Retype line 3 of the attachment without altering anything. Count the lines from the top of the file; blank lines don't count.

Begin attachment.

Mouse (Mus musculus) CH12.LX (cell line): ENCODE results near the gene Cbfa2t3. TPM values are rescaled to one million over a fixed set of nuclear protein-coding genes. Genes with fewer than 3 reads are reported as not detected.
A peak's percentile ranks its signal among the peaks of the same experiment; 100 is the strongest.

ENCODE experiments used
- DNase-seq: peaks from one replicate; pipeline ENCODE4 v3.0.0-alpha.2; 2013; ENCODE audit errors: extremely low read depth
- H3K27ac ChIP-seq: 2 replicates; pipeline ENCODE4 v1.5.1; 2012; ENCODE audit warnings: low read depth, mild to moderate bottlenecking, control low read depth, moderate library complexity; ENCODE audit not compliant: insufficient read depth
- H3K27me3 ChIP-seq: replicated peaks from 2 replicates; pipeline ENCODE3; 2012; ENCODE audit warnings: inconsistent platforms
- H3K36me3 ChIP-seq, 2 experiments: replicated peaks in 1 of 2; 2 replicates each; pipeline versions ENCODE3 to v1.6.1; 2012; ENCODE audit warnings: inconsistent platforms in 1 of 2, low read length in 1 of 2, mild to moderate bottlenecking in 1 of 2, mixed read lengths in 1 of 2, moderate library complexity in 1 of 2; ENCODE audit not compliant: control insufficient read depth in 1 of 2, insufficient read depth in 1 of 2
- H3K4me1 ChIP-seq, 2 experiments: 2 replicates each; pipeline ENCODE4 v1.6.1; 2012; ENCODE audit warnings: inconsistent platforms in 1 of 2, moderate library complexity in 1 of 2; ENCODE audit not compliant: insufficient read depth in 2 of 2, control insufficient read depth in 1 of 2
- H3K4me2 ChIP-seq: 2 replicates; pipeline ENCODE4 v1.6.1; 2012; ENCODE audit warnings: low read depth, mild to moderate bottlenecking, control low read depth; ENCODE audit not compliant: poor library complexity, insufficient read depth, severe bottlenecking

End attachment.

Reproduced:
ENCODE experiments used